Harlem in the early 20th century was a mostly white neighborhood that went through wild swings in real estate prices. The real estate industry then pushed Blacks into Harlem. Black rents were often charged more than whites. Harlem became known as the Black cultural center of the US, and spawned a great number of Black entertainers, writers, and academics. But the 70s, certain changes in the city took its toll on Harlem. New York lost one million jobs under Mayor John Lindsay. Under Mayors Wagner and Lindsay, the city built a lot of housing projects (Harlem has many) and it became a lot easier to get welfare. Deteriorating conditions led to the flight of well of Blacks, and Harlem went further into the hole. The late 80s/early 90s crack cocaine epidemic hit the neighborhood hard. A number of negligent landlords had their buildings seized. By the early 90s, the city sold buildings to those who would invest in these properties for a dollar.
By the late 90s, federal, state, and city policies had encouraged investment in poor neighborhoods. Harlem, which had hardly any financial institutions, began to get major bank branches. Pathmark opened up in Harlem. Magic Johnson invested in a movie theater complex in Harlem. And it was big news when Bill Clinton put an office in Harlem. Harlem had slowly rebounded. On the west side of Harlem, in the area called Morningside Heights, Columbia University fought and ultimately won its major expansion plans as the university acquired 16 new acres for expansion. A number of new condo buildings went up on 8th Avenue, not far from Columbia University. A number of high end retailers moved into Harlem, and all the major brands like Starbucks now operate in Harlem. And the epitome of high end grocery stores, Whole Foods, is opening up a store in Harlem. At certain points, the Upper West Side and the Upper East Side have blended up into Harlem. Spanish Harlem, at certain points at above 96th Street, looks very much like the UES until you get to 105th Street. The exceptions are where you have public housing buildings. But all around, higher end retailers and renovated buildings have changed the character of the neighborhood. Harlem is no longer the 'hood. Its typically large apartments are now quite popular.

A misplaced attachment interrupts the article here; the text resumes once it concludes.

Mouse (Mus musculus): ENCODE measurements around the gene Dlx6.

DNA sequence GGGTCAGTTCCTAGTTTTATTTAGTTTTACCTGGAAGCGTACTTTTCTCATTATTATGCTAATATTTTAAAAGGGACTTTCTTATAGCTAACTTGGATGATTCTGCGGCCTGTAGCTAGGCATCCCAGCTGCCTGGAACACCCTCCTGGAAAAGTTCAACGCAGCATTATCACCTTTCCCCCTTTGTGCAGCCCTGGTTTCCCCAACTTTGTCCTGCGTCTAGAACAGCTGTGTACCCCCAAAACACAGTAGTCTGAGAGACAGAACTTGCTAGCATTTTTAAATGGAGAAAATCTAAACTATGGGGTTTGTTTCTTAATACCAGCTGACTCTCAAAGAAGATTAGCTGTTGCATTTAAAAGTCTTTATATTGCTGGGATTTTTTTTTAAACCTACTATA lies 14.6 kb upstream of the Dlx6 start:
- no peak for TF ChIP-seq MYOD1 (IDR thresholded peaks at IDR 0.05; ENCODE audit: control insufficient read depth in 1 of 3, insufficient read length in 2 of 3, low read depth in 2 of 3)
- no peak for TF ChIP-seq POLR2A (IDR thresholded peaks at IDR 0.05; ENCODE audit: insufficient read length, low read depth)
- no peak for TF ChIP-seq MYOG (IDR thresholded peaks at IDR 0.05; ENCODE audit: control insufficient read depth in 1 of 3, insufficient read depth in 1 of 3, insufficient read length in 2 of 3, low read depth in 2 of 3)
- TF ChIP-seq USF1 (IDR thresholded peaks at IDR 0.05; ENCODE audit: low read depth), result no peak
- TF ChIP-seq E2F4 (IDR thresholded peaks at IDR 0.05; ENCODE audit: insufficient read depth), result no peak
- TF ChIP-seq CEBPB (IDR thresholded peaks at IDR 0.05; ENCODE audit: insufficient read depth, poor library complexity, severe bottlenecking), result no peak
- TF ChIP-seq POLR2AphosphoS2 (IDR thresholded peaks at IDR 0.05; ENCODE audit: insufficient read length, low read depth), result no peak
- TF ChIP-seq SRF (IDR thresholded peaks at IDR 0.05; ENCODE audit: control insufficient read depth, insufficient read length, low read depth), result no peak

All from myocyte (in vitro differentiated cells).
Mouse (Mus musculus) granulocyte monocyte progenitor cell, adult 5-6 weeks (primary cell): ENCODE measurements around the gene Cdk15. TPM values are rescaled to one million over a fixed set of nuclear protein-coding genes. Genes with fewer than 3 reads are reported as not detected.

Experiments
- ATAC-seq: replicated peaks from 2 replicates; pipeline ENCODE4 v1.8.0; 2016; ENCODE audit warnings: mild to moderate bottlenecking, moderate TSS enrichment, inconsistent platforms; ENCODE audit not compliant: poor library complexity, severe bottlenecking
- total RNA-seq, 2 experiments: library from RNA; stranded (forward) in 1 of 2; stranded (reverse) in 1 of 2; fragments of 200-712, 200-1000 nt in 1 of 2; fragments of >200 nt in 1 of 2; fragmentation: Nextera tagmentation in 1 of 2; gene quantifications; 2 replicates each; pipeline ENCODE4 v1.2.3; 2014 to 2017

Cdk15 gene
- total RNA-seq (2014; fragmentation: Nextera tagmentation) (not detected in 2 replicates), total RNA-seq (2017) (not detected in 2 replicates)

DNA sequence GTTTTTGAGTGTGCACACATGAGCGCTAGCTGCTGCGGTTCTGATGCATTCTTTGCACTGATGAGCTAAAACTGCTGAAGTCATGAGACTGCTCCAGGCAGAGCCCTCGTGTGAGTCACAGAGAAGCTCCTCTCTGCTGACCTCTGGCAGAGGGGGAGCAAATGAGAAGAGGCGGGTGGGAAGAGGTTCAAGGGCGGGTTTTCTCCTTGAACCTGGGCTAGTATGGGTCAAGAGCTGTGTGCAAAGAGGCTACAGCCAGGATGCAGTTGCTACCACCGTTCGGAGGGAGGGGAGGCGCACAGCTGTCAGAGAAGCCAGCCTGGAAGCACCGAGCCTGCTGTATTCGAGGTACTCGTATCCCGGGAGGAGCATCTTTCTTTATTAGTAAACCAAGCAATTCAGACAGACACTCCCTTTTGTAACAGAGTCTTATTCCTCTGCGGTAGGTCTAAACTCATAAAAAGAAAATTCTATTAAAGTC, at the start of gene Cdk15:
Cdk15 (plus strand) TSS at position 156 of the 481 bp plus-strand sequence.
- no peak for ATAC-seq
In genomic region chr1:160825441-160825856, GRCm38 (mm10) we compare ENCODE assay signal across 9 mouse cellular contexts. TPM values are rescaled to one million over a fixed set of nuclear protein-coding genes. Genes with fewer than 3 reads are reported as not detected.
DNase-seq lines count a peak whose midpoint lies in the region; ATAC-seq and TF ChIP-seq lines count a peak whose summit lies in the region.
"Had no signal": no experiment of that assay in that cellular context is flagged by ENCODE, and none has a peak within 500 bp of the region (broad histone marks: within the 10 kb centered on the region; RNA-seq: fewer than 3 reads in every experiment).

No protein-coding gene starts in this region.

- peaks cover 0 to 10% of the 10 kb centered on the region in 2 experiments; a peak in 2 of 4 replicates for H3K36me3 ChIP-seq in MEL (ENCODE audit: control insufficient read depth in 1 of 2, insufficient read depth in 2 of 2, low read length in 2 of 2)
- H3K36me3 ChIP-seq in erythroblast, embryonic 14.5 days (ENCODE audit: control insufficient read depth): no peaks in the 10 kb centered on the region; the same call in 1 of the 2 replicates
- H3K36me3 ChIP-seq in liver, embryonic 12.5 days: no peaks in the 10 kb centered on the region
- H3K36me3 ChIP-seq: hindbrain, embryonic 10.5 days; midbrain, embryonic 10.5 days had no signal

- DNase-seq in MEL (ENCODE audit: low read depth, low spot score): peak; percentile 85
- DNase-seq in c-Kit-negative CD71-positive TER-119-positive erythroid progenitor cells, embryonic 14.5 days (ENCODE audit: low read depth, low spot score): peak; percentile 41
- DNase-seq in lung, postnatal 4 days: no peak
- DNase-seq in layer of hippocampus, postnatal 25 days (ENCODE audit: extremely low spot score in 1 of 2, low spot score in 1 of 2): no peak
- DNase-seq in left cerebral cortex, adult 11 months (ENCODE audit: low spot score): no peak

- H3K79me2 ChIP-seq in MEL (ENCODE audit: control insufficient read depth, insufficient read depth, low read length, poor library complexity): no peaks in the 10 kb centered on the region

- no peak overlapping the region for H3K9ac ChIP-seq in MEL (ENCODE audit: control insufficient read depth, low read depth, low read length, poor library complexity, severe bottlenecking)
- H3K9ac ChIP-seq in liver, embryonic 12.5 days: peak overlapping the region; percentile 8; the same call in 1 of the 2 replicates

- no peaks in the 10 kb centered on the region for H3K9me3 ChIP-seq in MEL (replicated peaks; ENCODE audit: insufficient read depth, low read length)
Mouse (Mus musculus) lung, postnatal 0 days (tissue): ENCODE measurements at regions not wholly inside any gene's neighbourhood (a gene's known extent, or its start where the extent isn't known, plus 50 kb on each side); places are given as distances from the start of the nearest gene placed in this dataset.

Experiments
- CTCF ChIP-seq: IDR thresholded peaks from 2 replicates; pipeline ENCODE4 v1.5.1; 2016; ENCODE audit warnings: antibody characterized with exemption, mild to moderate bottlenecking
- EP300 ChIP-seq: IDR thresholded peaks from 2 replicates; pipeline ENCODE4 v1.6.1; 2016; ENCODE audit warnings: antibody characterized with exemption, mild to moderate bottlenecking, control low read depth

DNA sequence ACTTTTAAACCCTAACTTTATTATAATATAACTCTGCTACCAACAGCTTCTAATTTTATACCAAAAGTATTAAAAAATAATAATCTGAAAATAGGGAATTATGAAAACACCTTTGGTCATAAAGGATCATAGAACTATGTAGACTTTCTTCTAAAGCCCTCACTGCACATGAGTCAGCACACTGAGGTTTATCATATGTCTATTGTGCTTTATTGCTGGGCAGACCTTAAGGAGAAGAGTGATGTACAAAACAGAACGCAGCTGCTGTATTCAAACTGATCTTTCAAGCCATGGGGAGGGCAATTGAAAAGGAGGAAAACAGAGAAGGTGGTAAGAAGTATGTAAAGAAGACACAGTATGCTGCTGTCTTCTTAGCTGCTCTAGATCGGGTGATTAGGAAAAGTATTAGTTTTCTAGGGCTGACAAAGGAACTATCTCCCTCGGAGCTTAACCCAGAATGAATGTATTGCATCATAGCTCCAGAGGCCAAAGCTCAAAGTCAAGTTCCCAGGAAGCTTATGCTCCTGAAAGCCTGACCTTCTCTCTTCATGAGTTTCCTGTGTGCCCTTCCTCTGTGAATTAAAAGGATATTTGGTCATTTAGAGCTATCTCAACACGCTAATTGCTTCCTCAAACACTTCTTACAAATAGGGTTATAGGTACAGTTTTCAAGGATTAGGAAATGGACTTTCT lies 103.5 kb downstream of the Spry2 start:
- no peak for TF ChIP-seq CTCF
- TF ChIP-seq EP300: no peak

But of course everything comes at a price. There was a recent large scale arrest at the Manhattanville projects near Columbia's expanded campus. While of course criminal gang activity is never a good thing, it seems awfully convenient that this happens as Columbia expands and as the real estate industry invests more. Many activists feel that an iconic symbol of Africam American culture, called by some the capital of Black America is being destroyed by the latest version of urban renewal. Tenants are even harassed by landlords, so they can get them out and renovate or demolish the building, in order to make way for luxury housing. As Humanity in Action Reports:
Harlan Hill, a contractor repairman and longtime resident of the privately owned building Lenox Terrace, at 132nd street and 5th avenue, has experienced this harassment first hand. The Olnick Organization--owners of the Terrace buildings--have a bad reputation for intimidation schemes and techniques.
"Anybody they can get out, they try hard to get out. You can't imagine what they come up with. In my case they were trying to evict me, by claiming that they never received my money orders. Then they sent the marshal to change the lock on my door, so I couldn't get into my apartment. When I finally got things straightened out and got back in my flat, the money orders mysteriously appeared under the door a few days after the trial."
It should be noted that harassment of rent stabilized tenants has been a problem throughout Manhattan, Western, Brooklyn, and Western Queens as these are the areas with the majority of real estate investment and the areas that have the highest gaps between what a rent stabilized tenant would pay and what a developer could get from market rate housing. It should also be noted those with the lowest rents are elderly. As Met Council on Housing Reports:
According to the 2005 Housing and Vacancy Survey, there are now 43,000 rent-controlled apartments in New York City. The median income of those households was $22,200. The median rent is $551 per apartment, and the median household pays over 33.5% of income for rent. The city's rent-controlled tenants are mostly elderly -- with most tenants having lived in their apartments since 1971 or before.
Basically, the one's hardest hit by Harlem's gentrification are the elderly, as they are on fixed incomes and the are often no longer in the workforce. Many of these poor elderly people never had jobs that provided pensions and are only living off social security. The new Harlem Renaissance, as some are calling it certainly isn't a renaissance if you are poor, old person among societies most vulnerable.